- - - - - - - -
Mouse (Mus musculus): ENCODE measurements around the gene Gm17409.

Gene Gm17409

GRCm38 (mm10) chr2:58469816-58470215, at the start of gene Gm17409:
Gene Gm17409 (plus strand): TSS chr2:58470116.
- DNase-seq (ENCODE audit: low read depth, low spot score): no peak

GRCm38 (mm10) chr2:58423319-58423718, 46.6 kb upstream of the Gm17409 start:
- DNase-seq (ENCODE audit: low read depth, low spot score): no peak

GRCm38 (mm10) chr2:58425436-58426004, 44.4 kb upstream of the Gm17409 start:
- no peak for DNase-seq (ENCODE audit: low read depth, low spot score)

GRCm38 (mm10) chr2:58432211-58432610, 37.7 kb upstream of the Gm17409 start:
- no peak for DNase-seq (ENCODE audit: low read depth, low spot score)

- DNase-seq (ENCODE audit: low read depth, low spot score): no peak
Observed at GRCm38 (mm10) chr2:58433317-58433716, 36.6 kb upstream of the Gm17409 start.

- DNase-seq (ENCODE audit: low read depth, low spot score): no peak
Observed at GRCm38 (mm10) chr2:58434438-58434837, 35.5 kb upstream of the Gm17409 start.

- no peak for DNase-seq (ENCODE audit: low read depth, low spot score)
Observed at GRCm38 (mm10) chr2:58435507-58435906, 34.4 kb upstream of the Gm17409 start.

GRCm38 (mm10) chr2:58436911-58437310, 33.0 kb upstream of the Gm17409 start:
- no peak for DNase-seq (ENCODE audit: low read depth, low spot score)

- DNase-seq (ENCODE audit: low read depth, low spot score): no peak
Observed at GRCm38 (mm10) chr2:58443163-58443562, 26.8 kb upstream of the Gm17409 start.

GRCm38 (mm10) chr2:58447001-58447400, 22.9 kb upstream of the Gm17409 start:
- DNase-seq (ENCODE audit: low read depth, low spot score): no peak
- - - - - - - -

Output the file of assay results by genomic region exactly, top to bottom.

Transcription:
Mouse (Mus musculus): ENCODE measurements around the gene Gm17409.

Gene Gm17409

GRCm38 (mm10) chr2:58469816-58470215, at the start of gene Gm17409:
Gene Gm17409 (plus strand): TSS chr2:58470116.
- DNase-seq (ENCODE audit: low read depth, low spot score): no peak

GRCm38 (mm10) chr2:58423319-58423718, 46.6 kb upstream of the Gm17409 start:
- DNase-seq (ENCODE audit: low read depth, low spot score): no peak

GRCm38 (mm10) chr2:58425436-58426004, 44.4 kb upstream of the Gm17409 start:
- no peak for DNase-seq (ENCODE audit: low read depth, low spot score)

GRCm38 (mm10) chr2:58432211-58432610, 37.7 kb upstream of the Gm17409 start:
- no peak for DNase-seq (ENCODE audit: low read depth, low spot score)

- DNase-seq (ENCODE audit: low read depth, low spot score): no peak
Observed at GRCm38 (mm10) chr2:58433317-58433716, 36.6 kb upstream of the Gm17409 start.

- DNase-seq (ENCODE audit: low read depth, low spot score): no peak
Observed at GRCm38 (mm10) chr2:58434438-58434837, 35.5 kb upstream of the Gm17409 start.

- no peak for DNase-seq (ENCODE audit: low read depth, low spot score)
Observed at GRCm38 (mm10) chr2:58435507-58435906, 34.4 kb upstream of the Gm17409 start.

GRCm38 (mm10) chr2:58436911-58437310, 33.0 kb upstream of the Gm17409 start:
- no peak for DNase-seq (ENCODE audit: low read depth, low spot score)

- DNase-seq (ENCODE audit: low read depth, low spot score): no peak
Observed at GRCm38 (mm10) chr2:58443163-58443562, 26.8 kb upstream of the Gm17409 start.

GRCm38 (mm10) chr2:58447001-58447400, 22.9 kb upstream of the Gm17409 start:
- DNase-seq (ENCODE audit: low read depth, low spot score): no peak